I know that this may sound a little selfish, but I am very relieved to see that the Codman Square branch of the BPL isn’t closing. I love my little library, with it’s awkward hours, occasionally rude staff and limited book selection. But it’s still my library, and has been for the past two years, since I moved to Boston.
With that said, that doesn’t mean that I’m not still somewhat dismayed to see that there is still the potential to have to close down several libraries across the city, and cut hours and jobs in the process.
Looking over the options to remedy the BPL’s financial woes, I see a few things that concern me with each possible solution:
Option 1: Close these seven branches: Egleston Square, Faneuil, Jamaica Plain, Lower Mills, Orient Heights, Uphams Corner, and Washington Village. The remaining 19 branches would expand hours.
Concerns: The first thing that stood out to me was Orient Heights. I didn’t even know where that was until I looked at it on a map. It’s in East Boston, in an area where there is only one other library, and it’s a good distance away. Why does it make sense to close the only library in an area, and force that community to have to travel pretty far to get library services? I look at Dorchester, where there’s practically a library every few blocks in some areas. I’m not too upset with the idea of closing the Lower Mills library, because Codman Square, a bigger space with more traffic, is not that far away. Ever Egleston Square and Jamaica Plain aren’t that far from other libraries that could service their patrons. But to close libraries in areas where there are no other options for the community is just plain senseless!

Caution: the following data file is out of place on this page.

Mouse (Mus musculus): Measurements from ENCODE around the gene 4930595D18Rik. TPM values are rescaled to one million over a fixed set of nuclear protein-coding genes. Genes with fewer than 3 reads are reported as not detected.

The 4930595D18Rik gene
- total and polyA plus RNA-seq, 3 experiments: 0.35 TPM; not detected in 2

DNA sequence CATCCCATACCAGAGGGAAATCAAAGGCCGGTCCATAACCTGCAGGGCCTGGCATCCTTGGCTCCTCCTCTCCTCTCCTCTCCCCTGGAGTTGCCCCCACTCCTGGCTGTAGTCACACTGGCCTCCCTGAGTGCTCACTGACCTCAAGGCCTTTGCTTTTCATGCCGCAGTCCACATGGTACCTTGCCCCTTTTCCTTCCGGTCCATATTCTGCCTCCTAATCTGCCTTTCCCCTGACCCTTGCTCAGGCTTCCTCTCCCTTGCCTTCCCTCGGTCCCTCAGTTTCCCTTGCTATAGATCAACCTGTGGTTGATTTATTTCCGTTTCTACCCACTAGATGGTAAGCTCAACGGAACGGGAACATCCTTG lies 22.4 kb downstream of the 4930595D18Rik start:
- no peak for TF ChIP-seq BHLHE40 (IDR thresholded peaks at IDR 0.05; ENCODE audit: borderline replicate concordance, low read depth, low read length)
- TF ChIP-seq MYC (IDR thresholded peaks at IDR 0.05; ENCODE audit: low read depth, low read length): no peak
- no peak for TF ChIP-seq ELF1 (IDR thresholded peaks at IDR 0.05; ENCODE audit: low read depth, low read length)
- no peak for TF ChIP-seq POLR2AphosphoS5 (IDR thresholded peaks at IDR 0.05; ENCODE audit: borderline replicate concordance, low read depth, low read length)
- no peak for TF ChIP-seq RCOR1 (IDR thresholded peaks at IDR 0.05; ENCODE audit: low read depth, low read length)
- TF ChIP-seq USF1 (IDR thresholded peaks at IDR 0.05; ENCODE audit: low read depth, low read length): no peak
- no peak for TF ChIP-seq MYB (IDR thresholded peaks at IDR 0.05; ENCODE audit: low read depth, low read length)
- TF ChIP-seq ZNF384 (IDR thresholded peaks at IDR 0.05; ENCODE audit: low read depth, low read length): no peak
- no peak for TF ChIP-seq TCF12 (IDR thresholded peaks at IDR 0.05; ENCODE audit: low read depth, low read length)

Option 2: Close these four branches: Faneuil, Lower Mills, Orient Heights, and Washington Village. The remaining 22 branches would keep the same hours.
Concerns: Still with closing Orient Heights. Eeesh! This plan doesn’t seem as horrible to me, except that we’re screwing over our folks in East Boston.
Option 3: Keep all 27 locations open but dramatically slash hours across the board, leaving 18 branches open two or three days a week. The nine largest libraries would keep the same hours.
Concerns: Really, this idea isn’t horrible. I mean, the Copley library has pretty decent hours. But Codman Square. Oh gosh! Their hours are SO random, I still can’t make heads or tails of it. And then there are those times when they close minutes before they are supposed to ::side eye::. Either way, I would deal with more sporadic hours if necessary, if it would mean keeping all of the libraries open. The next step, I think, would be to look at the locations with low attendance numbers and see what can be done to drum up more activity and interest.
According to the Globe, “Twenty-three to 25 jobs would be cut at the branches under any scenario. Other proposed cuts would eliminate 35 to 38 jobs at the central library in Copley Square and another 28 to 31 jobs in administrative offices.” I don’t know how I feel about that. Seriously, a few Saturdays ago, I went to the Copley library to check out a book and there was only ONE lady staffed to check books out. One. On a Saturday. At the freaking COPLEY downtown, tourist attraction library. Really?! The line was so long. And the tourists keep getting in our way to take photos of the staircase. I mean, it was a mess. I don’t know about other branches, but I know that we need our librarians. Most kids don’t even know how to use the Dewey Decimal System (do they even still use that? ::teardrop::) to find books and need help. Cutting jobs rarely helps and could lead to over-worked staff and patrons running amuck and abusing the library system, which would be horrible.
I remember when they closed my neighborhood library when I was a tot in Baltimore, forcing my mom to drive me all the way to the county to get books. While the library in the county was nicer, bigger and had more books, it wasn’t anywhere near as convenient, meaning that I couldn’t go as often and had to deal with more of a crowd when I got there. I think about that when I consider the kids over at Orient Heights, or Charlestown, or Roslindale, and what their families are going to do if their libraries close and they still need resources.
Yes, the Internet is dandy, but there’s nothing like holding a heavy, used book, smelling of wood polish, smoke and paper, and running your finger across words that have been written and read by people far removed. Support our libraries!